In recent days, Natural England has released its Habitat Regulations Assessments (HRA) for the disgusting and incompetent 2020 licensed badger culls, currently underway as a part of the wider failed bovine TB strategy. This follows release recently too, under FOI of the updated (July 2019) NE “Guidance on evaluating the ecological consequences of badger culling on European Sites.” Legal challenges since 2017 have forced NE’s to accept as real the potential impacts resulting from removing badgers from large parts of the English countryside and to try to develop a system that reflects just a few of the issues; those related to SSSIs and internationally designated sites. While HRAs improve in extent and detail, they remain reliant on conditions which are loaded with points of potential failure and which may not be effective in protecting the integrity of European Sites.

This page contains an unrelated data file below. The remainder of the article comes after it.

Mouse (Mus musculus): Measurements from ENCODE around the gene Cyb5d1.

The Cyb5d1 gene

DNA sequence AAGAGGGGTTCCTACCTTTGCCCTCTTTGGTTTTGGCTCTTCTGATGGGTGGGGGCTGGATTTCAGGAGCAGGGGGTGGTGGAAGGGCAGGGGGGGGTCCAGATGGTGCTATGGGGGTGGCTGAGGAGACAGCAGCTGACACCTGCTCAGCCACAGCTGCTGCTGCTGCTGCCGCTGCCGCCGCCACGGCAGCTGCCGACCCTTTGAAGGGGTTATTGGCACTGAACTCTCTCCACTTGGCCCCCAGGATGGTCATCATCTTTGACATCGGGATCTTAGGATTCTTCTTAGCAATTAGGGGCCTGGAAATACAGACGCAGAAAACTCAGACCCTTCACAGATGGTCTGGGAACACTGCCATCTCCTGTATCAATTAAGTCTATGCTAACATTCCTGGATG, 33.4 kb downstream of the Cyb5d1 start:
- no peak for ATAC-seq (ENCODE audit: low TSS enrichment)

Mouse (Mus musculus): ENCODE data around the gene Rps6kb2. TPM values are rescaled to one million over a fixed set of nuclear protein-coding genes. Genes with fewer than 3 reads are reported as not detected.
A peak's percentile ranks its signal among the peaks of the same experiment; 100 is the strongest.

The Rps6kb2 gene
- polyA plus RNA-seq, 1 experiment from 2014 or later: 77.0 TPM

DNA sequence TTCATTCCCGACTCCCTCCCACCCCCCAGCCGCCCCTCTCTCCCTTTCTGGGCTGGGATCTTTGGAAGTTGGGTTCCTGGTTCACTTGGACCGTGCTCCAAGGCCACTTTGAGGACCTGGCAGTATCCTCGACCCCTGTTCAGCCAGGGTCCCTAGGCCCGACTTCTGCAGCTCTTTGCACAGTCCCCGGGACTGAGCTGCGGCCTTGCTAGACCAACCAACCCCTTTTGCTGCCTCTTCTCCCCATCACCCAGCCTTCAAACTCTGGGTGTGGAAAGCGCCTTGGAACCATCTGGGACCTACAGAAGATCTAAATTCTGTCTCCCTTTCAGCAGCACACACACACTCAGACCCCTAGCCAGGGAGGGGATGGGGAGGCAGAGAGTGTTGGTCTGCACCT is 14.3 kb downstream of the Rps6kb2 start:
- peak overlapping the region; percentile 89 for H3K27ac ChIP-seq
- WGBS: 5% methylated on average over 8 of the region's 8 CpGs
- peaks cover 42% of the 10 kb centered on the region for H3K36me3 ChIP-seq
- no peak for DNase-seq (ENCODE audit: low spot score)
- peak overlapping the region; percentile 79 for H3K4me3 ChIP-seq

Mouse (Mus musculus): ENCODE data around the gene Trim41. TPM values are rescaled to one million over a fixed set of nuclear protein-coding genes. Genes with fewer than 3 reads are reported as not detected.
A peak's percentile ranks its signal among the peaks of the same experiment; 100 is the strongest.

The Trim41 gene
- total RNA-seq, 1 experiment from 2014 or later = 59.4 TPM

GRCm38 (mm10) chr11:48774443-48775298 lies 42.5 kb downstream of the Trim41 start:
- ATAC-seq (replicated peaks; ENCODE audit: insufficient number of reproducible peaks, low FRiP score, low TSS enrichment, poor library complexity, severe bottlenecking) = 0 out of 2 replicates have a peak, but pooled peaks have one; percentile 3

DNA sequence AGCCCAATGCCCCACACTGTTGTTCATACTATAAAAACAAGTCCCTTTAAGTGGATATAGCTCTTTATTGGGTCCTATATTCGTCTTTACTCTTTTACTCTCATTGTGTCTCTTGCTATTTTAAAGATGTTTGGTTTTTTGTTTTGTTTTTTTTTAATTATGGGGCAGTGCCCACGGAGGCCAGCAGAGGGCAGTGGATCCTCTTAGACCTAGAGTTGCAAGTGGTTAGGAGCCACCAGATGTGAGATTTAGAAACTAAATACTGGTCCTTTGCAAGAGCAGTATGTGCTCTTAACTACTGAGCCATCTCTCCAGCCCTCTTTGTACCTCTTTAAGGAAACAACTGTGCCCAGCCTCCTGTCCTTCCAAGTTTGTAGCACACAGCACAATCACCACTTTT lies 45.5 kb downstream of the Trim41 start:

This matter has just become even more important as the Council of Europe’s Bern Convention in Strasbourg has formally adopted, at its Bureau meeting of 15 – 16 September, a complaint against the UK for its mass badger killing in England. This includes the extent of unknown ecological change and damage, and placed the compliant on ‘stand-by’ for future scrutiny. This requires, straight away, new communications and reporting by the UK government with a report next summer.
This is a huge international embarrassment for Westminster, as knowledge of the potential UK infraction becomes more widely recognised across Europe and the world. The UK claims there is no evidence of any ecosystem damage, yet, in accepting the possibility, have failed to undertake any credible measurement of this at all. Other than in a 2018 report that is (probably for legal reasons as it exposes them) being kept secret between NE and the British Trust for Ornithology. They think controlling information upon which public decision making has been done is acceptable behaviour. Would the UK ever consider breaking international law?